A proposed 5-year freeze on rentals to take effect from 18 June has the city on edge as the local authority braces for a court challenge and a plunge in investments from locals and foreigners.
Apreviously divided Berlin is now united against further rental increases after rents almost doubled over the past 10 years. About 80% of Berlin’s population are tenants with two major landlords. The city has the highest percentage of renters among all major cities in Germany. The country meanwhile has the highest proportion of renters among all European nations.
Due to its reputation as a bohemian and groovy city, Berlin attracts both businesses and artists, causing a massive influx of migrants from other parts of the country and EU. In the last 10 years, an annual average of 40,000 people make Berlin their home. This is much more than what the city can cope with in terms of accommodation. As a result, landlords have raised rentals commensurate with the unrelenting demand.
The subsequent backlash has been severe. In April this year, a group of 50,000 people from all over Germany protested over the rental increases and called for expropriation or nationalisation of real estate from big landlords (companies that own more than 3,000 units).
The local authority came to a compromise solution – a 5-year freeze on rental and caps set for each neighbourhood instead of expropriation. Property owners who flout therules face a fine of up to 500,000 euros.
The two largest landlords, Deutsche Wohnen SE and Vonovia SE breathed a sigh of relief and said this was better than descending into London’s situation where ‘only the super rich can afford to live in downtown neighbourhoods’.
In the aftermath, a legal challenge is expected to be mounted by the pro-landlord group while dire warnings have been made about plunging investments from investors.
The landlord group has called for alternative solutions, among them:
• Boosting construction by relaxing regulations, speeding up the approval process and reducing taxes on developers in order to increase supply. Berlin is notorious for taking up to 15 years’ time from concept to completion for an apartment block.
• Clamping down on Airbnb-type rentals to make supply available to permanent residents.
• Rewarding builders for constructing affordable properties instead of high- margin luxury apartments.
• Linking rental increases to incomes.
Achim Amann, Black Label Properties, says:
“It is a great pity that tenants and owners are again being pitted against each other. It particularly hits small landlords who rent out private dwellings. Nobody talks about these people. People looking for apartments in Berlin will find even fewer rental apartments on the free market that are subject to the rent index or rent cap.
Many investors from abroad and from Germany will now have less interest in buying rented apartments and apartment buildings in Berlin. Many investors will no longer want to invest in the Berlin housing market. Investors should now increasingly look around the Speckgürtel (literally: fat belt) encircling Berlin, and Brandenburg.”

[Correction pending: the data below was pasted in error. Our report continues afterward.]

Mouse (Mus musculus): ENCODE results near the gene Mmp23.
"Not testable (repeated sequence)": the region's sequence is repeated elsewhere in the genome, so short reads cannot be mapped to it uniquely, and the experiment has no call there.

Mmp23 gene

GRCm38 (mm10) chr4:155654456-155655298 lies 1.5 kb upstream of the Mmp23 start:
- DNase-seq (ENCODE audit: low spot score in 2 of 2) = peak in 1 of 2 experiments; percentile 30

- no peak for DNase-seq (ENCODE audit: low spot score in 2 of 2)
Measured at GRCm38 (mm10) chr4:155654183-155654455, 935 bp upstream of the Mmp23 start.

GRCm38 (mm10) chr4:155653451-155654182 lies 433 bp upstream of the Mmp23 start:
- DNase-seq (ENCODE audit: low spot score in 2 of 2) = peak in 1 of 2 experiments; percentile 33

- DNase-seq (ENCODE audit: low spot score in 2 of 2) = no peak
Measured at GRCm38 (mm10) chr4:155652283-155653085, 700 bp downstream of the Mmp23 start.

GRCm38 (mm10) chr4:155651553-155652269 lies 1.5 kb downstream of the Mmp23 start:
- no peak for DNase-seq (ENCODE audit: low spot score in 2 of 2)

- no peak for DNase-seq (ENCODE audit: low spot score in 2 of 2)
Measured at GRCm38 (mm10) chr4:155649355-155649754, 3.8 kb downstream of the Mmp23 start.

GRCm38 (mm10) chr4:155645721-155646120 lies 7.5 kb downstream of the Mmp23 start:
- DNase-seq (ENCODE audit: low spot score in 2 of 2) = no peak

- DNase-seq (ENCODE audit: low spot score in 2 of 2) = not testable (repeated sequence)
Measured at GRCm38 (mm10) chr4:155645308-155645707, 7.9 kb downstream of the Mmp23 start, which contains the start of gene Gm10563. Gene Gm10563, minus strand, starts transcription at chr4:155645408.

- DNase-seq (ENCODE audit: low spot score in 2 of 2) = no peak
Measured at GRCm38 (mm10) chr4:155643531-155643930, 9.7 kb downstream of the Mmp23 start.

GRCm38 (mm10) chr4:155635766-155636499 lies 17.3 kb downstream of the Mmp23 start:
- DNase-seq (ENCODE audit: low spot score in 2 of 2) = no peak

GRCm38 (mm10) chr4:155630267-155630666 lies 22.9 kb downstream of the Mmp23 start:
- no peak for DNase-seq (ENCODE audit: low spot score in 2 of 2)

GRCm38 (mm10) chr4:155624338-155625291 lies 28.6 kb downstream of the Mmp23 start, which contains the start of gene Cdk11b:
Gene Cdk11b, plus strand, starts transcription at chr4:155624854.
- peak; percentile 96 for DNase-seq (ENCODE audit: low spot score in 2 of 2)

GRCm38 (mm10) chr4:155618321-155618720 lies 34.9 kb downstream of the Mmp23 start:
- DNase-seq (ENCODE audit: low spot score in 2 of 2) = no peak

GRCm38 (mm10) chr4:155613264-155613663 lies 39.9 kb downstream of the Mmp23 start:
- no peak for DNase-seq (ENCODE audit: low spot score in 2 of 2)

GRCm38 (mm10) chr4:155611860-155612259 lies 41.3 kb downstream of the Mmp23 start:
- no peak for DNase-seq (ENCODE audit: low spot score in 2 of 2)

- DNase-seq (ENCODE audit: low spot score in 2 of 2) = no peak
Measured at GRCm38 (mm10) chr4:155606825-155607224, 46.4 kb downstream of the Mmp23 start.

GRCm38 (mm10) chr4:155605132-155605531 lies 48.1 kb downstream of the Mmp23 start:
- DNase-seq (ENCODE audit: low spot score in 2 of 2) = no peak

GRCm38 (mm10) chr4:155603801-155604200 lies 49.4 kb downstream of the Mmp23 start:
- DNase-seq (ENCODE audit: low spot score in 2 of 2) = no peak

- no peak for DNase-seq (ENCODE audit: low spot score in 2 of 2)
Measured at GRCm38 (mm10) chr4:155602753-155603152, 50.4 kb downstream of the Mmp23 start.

Amann notes that there are already in existence rental restrictions under the German Civil Code (BGB) where rents above the rent index for existing old contracts in existing apartments cannot be increased. In particular, tenants whose rents are below the rent index are protected.
Further, Amann insists that the rent index does not reflect the actual market rents. “Please see our current Rental Map here.”
Black Label Properties, a Berlin-based real estate agency has based its findings from the 2019 Price Map and Rental Map obtained from the software ‘MarktNavigator’ from Immobilienscout24.de, which helps to predict trends and prices.
Prior to the announcement on 18th June, Berlin’s apartment sale prices and rentals have charted an upward trend thanks to a combination of shortage of vacant renovated units, politics and rental price restrictions. Up to then, purchase prices continue to rise by 10-15% rather than the 5-8% as expected. The purchase price for new builds has charted new highs, while the Rental Price Map 2019 shows a similar upward trend with rents within the S-Bahn belt continuing to rise. But, there were then already many signs that things would come to a boil; increasing numbers of young families were leaving Berlin for the outskirts to take advantage of cheaper rentals. More good developers and construction companies which have supplied affordable apartments in the past were also turning away from Berlin and choosing to build elsewhere
Up to then, purchase prices continue to rise by 10-15% rather than the 5-8% as expected. The purchase price for new builds has charted new highs, while the Rental Price Map 2019 shows a similar upward trend with rents within the S-Bahn belt continuing to rise.
But, there were then already many signs that things would come to a boil; increasing numbers of young families were leaving Berlin for the outskirts to take advantage of cheaper rentals. More good developers and construction companies which have supplied affordable apartments in the past were also turning away from Berlin and choosing to build elsewhere.